Review: Stephen Malkmus and the Jicks’ “Real Emotional Trash”

Mar 7, 2008 11:51am

Former Pavement leader Stephen Malkmus is one of the only performers I can think of whose solo records are of equal quality as those of his former band.  Most people go solo and lack the power that they once had.  (Every now and then, you find someone who gets better after going solo.  Bjork’s records have more resonance than her records with the Sugarcubes, but that’s an isolated case.)  In Malkmus’ case, it all seems to run in a straight line, from 1992′s classic “Slanted and Enchanted” all the way to this album, “Real Emotional Trash,” his fourth post-Pavement record.  Sure, there are differences.  Pavement’s songs were usually quick little crunching power-nuggets (think of the 18 tracks packed onto “Wowee Zowee”) whereas the Malkmus records tend to jam out with more prog-y and jam-rock touches.  But it all remains the same.  He is a cult hero now for the same reasons he always was.  He’s the perfect storm.  He’s got a lot of winning qualities.  Sometimes he’s got a similarly wacky stream-of-thought lyrical method as Beck, sometimes he comes off as a similarly garbled (but much, much happier) cousin to Kurt Cobain and he’s always got the same, lanky, effortless cool of Thurston Moore.  The coolest new development in Malkmus’ backup band, the Jicks, is the new arrival of former Sleater-Kinney drummer Janet Weiss, who replaces John Moen, who has now been drafted by the Decemberists.  Weiss makes her presence known right from the get-go. Her drums are right at the center of the opening track “Dragonfly Pie,” attacking with the kind of force that made her former band’s full-throttle swan song, “The Woods” such a hard-hitting indie-rock classic. If you aren’t prepared, Malkmus’ songs can seem rather dizzying (especially on this record) but give it a few listens and your ears will fall into line.  There’s also a pseudo-psychedelic, long winded vibe.  (The album’s title track is over ten minutes long.  Has Malkmus been listening to old Traffic records?)  When “Hopscotch Willie” jams out, it gets a crusty Santana-via-Allman Brothers vibe.  Unlike all the groups mentioned above, though, you get the sense that Malkmus has never taken himself too seriously, especially when he is repeating the word “hopscotch” over and over again.  There’s an underlying, built-in, winking sarcasm to his tone which may make this record bearable for those people who don’t normally like such extended jams.  The whole album is full of ornate guitar-work.  However, some tracks are flashier than others.  After “Dragonfly Pie” and “Hopscotch Willie,” “Cold Son” seems much more straight-forward.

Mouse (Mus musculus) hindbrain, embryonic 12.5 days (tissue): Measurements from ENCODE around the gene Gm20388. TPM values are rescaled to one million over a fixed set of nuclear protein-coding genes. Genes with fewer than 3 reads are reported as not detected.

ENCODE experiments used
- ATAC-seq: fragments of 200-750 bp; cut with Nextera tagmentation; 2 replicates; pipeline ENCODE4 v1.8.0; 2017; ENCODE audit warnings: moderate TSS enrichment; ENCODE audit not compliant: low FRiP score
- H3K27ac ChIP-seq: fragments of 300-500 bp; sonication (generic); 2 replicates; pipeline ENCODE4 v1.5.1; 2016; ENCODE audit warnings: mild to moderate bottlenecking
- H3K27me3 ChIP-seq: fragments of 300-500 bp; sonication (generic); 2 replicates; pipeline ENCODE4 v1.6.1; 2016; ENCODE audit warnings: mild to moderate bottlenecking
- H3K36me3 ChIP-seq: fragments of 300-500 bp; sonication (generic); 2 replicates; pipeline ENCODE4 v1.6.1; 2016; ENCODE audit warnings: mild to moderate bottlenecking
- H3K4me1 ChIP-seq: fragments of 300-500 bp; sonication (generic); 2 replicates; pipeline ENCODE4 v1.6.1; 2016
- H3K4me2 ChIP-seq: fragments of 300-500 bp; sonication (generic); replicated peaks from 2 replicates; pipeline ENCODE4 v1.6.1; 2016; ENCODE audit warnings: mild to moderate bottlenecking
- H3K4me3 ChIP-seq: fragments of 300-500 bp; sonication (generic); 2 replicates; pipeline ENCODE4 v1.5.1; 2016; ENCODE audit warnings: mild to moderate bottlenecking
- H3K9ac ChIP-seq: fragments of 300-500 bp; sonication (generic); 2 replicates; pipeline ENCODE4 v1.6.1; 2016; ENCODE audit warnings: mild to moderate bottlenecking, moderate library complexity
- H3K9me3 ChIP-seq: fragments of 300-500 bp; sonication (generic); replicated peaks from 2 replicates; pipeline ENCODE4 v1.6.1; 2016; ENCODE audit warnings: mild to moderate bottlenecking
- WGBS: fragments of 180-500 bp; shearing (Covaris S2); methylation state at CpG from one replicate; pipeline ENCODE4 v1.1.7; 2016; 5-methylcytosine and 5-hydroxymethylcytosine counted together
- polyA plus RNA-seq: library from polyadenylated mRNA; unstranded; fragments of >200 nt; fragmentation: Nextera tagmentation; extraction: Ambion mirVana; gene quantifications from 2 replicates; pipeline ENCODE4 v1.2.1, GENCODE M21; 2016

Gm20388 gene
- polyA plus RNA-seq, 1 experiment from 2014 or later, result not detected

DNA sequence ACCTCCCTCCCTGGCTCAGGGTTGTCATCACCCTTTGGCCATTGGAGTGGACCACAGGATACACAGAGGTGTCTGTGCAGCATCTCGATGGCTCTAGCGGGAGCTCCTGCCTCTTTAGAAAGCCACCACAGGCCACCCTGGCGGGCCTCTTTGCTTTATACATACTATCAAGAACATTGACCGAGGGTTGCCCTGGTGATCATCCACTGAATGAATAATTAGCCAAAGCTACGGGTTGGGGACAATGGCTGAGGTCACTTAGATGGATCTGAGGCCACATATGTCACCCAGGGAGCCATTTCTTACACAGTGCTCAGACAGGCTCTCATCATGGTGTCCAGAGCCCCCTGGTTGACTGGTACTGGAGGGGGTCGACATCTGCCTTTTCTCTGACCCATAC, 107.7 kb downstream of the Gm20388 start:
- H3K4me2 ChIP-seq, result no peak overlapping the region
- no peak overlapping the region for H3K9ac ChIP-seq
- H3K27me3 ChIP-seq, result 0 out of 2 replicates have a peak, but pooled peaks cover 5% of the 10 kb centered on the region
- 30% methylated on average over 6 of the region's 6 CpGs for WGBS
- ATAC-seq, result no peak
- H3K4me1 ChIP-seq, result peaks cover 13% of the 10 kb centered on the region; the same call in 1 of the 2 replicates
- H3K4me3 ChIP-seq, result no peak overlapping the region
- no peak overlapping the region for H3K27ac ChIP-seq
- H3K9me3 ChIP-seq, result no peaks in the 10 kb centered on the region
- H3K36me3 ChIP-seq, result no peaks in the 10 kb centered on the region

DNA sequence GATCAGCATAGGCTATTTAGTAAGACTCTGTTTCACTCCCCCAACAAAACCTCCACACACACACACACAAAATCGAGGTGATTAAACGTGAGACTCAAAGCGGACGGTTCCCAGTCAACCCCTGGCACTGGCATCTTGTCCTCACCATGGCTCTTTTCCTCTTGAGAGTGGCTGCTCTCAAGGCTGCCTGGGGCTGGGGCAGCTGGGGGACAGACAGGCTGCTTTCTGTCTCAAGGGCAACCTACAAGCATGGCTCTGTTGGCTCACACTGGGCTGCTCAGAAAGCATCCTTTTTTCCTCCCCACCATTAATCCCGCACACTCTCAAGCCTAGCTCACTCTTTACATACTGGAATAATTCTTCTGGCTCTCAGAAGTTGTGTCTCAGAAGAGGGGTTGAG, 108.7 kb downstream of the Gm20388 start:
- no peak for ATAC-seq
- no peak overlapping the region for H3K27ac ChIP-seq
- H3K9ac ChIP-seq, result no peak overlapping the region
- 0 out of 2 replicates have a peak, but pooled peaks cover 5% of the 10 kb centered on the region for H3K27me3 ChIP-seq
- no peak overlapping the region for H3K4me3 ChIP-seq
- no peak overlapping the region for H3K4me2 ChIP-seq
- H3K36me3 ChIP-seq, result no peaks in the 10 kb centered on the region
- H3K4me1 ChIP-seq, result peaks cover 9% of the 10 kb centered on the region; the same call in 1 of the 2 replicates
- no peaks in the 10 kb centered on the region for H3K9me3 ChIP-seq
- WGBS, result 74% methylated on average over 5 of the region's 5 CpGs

“Out of Reaches” is a mid-tempo gem so catchy that by the second chorus, you’ll probably be singing along to Malkmus’ “Out! Out! Out! Out of Reaches!” This is a potential single that Adult Alternative radio would be all over. When it ends with him singing, “I know the tide will turn” over and over again, though it is cryptic, you believe in his sense of optimism.  “Baltimore” is another highlight.  The riffage gives it a sense of drama, while distant background vocals give it an angelic feel.  When it changes tempo at just before the 3-minute mark, you wish you had a lighter to raise. At 2:53, “Gardenia” reminds us what a smart craftsman Malkmus is in a shorter form.  With its sing-song-y “ba-ba-ba” background vocals provided by Weiss and bassist Joanna Bolme, along with its semi-comical shout-outs to Richard Avedon, it is the most digestible track here.  By Malkmus’ standards, this is finger-snapping pop candy, and because it is jam-packed with wit, it becomes all the sweeter. “Elmo Delmo” returns us to a more experimental setting, but this seems to be one of the band’s specialties.  It’s hard to think of another band from today who can rock out so righteously.  Only Wilco’s recent work comes to mind.  In the middle of the track when keyboardist Mike Clark throws in a swirling keyboard pattern, you can almost imagine a rainbow of bright, whirling colors. Like “Gardenia,” “We Can Help You” is another quick number assisted by female la-la-la-style background vocals.  There’s a great friendliness to such touches.  Amid a record full of complexity, such sudden simplicity is comforting and familiar.  Perhaps this kind of balance is Malkmus’ secret formula.  When something similar happens on the longer closer, “Wicked Wanda,” you are completely a believer that Malkmus and his band are among the finest indie-rock has to offer.  Like all the Pavement records and the Malkmus records before it, “Real Emotional Trash” is a no-holds-barred classic.  No matter how complex the compositions are, Malkmus and his band just make it look so effortless.  If you are down with the easy-going mood of the record, they knock most of their peers clean out of the water.  Malkmus is one of the most unsung, skilled guitarists around on top of everything else.  After years in the game, it is evident that Stephen Malkmus still can rock quite substantially.  Quite simply, even at their silliest, Stephen Malkmus and the Jicks flat-out rule!

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